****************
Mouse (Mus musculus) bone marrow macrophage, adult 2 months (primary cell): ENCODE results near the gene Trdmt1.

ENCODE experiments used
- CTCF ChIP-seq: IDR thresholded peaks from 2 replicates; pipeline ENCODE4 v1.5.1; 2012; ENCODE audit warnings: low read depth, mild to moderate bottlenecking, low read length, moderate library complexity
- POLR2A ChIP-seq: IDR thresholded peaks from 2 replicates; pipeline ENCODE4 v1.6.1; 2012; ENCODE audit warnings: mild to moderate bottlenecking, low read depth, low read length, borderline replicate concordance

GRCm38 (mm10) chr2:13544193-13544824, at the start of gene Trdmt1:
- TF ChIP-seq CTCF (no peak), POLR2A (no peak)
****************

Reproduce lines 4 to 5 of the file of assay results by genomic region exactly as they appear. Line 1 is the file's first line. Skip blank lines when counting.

- POLR2A ChIP-seq: IDR thresholded peaks from 2 replicates; pipeline ENCODE4 v1.6.1; 2012; ENCODE audit warnings: mild to moderate bottlenecking, low read depth, low read length, borderline replicate concordance

GRCm38 (mm10) chr2:13544193-13544824, at the start of gene Trdmt1: